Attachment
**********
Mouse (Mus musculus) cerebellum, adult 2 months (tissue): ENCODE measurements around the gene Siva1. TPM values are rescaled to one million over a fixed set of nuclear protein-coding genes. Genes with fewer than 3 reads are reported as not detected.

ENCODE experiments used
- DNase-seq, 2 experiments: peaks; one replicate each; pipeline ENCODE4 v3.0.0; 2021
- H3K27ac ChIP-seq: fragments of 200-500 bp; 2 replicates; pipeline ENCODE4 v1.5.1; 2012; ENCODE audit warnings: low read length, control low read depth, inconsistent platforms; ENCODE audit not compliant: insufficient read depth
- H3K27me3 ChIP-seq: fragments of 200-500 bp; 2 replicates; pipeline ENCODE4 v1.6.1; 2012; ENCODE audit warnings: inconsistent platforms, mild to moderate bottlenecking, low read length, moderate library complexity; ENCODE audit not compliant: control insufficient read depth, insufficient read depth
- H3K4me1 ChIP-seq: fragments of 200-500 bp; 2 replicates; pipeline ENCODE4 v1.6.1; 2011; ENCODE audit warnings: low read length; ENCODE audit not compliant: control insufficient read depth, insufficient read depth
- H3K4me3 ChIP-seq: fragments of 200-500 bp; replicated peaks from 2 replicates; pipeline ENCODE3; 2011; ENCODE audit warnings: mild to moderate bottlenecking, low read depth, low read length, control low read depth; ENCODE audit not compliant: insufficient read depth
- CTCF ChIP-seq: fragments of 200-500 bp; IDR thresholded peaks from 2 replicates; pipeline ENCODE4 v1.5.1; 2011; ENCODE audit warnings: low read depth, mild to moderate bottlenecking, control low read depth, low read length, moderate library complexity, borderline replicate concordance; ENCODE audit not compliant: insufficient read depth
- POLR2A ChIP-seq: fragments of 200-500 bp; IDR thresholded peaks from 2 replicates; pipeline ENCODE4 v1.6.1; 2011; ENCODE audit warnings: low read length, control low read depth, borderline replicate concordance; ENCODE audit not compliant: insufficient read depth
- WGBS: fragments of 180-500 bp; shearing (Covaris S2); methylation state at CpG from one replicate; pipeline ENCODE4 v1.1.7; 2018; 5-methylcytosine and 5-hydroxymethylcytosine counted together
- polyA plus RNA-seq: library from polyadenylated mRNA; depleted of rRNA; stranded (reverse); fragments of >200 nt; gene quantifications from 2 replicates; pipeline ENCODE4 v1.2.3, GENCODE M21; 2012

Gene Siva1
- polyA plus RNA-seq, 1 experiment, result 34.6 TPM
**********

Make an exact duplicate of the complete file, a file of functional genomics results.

Mouse (Mus musculus) cerebellum, adult 2 months (tissue): ENCODE measurements around the gene Siva1. TPM values are rescaled to one million over a fixed set of nuclear protein-coding genes. Genes with fewer than 3 reads are reported as not detected.

ENCODE experiments used
- DNase-seq, 2 experiments: peaks; one replicate each; pipeline ENCODE4 v3.0.0; 2021
- H3K27ac ChIP-seq: fragments of 200-500 bp; 2 replicates; pipeline ENCODE4 v1.5.1; 2012; ENCODE audit warnings: low read length, control low read depth, inconsistent platforms; ENCODE audit not compliant: insufficient read depth
- H3K27me3 ChIP-seq: fragments of 200-500 bp; 2 replicates; pipeline ENCODE4 v1.6.1; 2012; ENCODE audit warnings: inconsistent platforms, mild to moderate bottlenecking, low read length, moderate library complexity; ENCODE audit not compliant: control insufficient read depth, insufficient read depth
- H3K4me1 ChIP-seq: fragments of 200-500 bp; 2 replicates; pipeline ENCODE4 v1.6.1; 2011; ENCODE audit warnings: low read length; ENCODE audit not compliant: control insufficient read depth, insufficient read depth
- H3K4me3 ChIP-seq: fragments of 200-500 bp; replicated peaks from 2 replicates; pipeline ENCODE3; 2011; ENCODE audit warnings: mild to moderate bottlenecking, low read depth, low read length, control low read depth; ENCODE audit not compliant: insufficient read depth
- CTCF ChIP-seq: fragments of 200-500 bp; IDR thresholded peaks from 2 replicates; pipeline ENCODE4 v1.5.1; 2011; ENCODE audit warnings: low read depth, mild to moderate bottlenecking, control low read depth, low read length, moderate library complexity, borderline replicate concordance; ENCODE audit not compliant: insufficient read depth
- POLR2A ChIP-seq: fragments of 200-500 bp; IDR thresholded peaks from 2 replicates; pipeline ENCODE4 v1.6.1; 2011; ENCODE audit warnings: low read length, control low read depth, borderline replicate concordance; ENCODE audit not compliant: insufficient read depth
- WGBS: fragments of 180-500 bp; shearing (Covaris S2); methylation state at CpG from one replicate; pipeline ENCODE4 v1.1.7; 2018; 5-methylcytosine and 5-hydroxymethylcytosine counted together
- polyA plus RNA-seq: library from polyadenylated mRNA; depleted of rRNA; stranded (reverse); fragments of >200 nt; gene quantifications from 2 replicates; pipeline ENCODE4 v1.2.3, GENCODE M21; 2012

Gene Siva1
- polyA plus RNA-seq, 1 experiment, result 34.6 TPM